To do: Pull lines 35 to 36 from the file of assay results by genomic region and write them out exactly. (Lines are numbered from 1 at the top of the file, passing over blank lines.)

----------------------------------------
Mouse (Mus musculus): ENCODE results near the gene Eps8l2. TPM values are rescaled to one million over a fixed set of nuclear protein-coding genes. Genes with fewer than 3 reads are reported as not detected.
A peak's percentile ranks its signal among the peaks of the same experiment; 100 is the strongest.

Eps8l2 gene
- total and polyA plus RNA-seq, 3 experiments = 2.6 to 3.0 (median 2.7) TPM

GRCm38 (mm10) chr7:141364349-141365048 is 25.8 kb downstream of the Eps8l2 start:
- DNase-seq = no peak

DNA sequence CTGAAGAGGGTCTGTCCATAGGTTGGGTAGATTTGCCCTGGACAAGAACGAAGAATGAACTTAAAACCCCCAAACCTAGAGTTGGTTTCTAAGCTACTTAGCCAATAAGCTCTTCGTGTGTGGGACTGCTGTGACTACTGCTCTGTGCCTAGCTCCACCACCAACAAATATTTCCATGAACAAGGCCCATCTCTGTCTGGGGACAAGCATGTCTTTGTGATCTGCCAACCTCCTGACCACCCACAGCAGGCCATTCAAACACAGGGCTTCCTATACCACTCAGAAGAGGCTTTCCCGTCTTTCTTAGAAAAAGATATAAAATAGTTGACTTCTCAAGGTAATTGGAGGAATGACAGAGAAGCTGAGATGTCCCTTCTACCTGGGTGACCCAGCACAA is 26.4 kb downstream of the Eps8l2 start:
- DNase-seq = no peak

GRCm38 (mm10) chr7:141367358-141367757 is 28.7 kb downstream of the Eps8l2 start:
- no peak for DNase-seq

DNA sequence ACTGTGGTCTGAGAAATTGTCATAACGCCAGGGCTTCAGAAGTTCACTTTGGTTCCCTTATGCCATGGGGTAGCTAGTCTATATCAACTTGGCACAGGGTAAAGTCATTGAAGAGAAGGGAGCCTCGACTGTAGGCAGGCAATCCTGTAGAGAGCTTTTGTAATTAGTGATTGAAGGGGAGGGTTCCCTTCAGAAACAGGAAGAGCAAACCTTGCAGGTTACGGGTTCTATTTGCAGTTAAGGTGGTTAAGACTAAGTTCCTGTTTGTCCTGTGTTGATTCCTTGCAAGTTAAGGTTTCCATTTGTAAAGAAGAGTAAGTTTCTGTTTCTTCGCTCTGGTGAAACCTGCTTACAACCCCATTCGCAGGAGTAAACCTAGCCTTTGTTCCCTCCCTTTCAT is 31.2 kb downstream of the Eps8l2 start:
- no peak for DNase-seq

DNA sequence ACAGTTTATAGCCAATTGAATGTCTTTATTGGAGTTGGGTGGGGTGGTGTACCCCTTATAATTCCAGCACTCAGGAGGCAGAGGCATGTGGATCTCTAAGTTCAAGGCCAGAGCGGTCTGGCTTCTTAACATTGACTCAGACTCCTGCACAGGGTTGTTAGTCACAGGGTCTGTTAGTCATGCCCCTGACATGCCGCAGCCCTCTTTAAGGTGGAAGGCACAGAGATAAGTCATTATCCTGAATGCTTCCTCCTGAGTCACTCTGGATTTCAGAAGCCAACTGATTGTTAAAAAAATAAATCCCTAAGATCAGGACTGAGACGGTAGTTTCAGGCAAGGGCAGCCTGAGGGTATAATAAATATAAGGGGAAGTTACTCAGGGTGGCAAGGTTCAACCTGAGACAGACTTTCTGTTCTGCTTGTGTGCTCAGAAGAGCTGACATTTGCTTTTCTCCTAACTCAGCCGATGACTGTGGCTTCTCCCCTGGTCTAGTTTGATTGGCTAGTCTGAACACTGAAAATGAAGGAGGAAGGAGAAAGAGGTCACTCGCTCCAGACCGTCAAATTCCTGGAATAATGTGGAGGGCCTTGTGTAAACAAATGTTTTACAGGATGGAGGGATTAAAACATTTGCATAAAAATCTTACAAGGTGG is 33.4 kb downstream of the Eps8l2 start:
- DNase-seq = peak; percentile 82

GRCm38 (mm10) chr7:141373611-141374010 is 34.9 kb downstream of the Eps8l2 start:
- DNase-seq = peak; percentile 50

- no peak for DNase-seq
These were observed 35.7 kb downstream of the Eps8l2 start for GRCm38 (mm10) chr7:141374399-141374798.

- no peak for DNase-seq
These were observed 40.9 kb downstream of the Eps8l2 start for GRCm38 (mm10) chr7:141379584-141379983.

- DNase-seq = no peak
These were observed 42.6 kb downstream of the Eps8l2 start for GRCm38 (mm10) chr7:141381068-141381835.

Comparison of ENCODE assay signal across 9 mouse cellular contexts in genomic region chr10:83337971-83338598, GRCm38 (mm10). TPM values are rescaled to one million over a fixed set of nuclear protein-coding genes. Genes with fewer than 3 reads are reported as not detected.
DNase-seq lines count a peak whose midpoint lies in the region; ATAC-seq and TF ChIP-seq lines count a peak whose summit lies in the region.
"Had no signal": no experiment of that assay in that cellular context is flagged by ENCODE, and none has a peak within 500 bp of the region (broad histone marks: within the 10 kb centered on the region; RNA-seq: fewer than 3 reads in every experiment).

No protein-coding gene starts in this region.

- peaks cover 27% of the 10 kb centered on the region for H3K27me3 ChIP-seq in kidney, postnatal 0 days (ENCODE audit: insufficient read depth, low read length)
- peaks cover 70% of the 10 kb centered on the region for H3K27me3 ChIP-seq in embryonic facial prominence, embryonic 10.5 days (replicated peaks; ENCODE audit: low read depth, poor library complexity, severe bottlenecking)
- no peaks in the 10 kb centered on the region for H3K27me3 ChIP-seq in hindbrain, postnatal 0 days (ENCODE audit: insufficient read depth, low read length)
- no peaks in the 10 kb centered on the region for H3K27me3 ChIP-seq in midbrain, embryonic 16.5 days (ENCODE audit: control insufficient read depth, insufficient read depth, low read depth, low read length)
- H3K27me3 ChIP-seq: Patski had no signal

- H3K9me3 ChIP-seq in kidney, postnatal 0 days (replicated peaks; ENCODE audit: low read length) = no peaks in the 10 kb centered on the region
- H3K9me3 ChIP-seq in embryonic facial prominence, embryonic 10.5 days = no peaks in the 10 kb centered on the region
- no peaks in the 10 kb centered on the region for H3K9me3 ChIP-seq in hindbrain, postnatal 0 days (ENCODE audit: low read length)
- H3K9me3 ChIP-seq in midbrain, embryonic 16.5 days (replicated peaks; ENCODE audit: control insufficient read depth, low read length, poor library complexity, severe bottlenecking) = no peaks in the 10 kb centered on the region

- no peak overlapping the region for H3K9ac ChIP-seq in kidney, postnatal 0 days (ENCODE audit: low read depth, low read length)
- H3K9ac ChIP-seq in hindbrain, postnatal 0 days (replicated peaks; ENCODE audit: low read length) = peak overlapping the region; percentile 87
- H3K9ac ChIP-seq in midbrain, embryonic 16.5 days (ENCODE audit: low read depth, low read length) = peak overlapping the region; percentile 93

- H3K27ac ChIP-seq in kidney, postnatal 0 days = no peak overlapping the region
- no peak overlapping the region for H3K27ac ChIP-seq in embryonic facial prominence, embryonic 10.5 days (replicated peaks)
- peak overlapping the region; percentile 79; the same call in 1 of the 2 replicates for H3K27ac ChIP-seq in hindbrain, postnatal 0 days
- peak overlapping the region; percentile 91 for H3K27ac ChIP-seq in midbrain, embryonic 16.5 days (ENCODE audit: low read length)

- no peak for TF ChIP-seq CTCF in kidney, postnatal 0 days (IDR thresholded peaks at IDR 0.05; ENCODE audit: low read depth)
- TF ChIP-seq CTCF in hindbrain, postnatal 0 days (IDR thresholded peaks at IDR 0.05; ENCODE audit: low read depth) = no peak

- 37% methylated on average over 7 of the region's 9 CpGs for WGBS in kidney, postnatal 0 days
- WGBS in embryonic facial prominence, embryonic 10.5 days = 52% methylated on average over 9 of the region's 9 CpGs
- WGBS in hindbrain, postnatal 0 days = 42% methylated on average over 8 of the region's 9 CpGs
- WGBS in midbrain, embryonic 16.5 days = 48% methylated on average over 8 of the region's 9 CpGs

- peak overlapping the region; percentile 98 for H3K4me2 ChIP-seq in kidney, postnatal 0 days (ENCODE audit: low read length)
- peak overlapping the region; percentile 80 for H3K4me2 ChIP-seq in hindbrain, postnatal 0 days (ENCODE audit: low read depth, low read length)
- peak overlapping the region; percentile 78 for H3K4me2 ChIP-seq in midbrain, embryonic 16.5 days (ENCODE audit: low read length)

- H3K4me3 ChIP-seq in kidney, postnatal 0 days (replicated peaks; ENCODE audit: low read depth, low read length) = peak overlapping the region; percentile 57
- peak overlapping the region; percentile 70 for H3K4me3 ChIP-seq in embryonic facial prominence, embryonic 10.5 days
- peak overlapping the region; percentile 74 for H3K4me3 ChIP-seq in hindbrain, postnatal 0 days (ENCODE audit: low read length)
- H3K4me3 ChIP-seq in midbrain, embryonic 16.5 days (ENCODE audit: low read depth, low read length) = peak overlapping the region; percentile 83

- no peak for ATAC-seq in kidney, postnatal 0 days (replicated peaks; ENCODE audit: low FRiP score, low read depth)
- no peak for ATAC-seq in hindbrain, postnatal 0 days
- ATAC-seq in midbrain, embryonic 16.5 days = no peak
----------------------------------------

- H3K9me3 ChIP-seq in midbrain, embryonic 16.5 days (replicated peaks; ENCODE audit: control insufficient read depth, low read length, poor library complexity, severe bottlenecking) = no peaks in the 10 kb centered on the region

- no peak overlapping the region for H3K9ac ChIP-seq in kidney, postnatal 0 days (ENCODE audit: low read depth, low read length)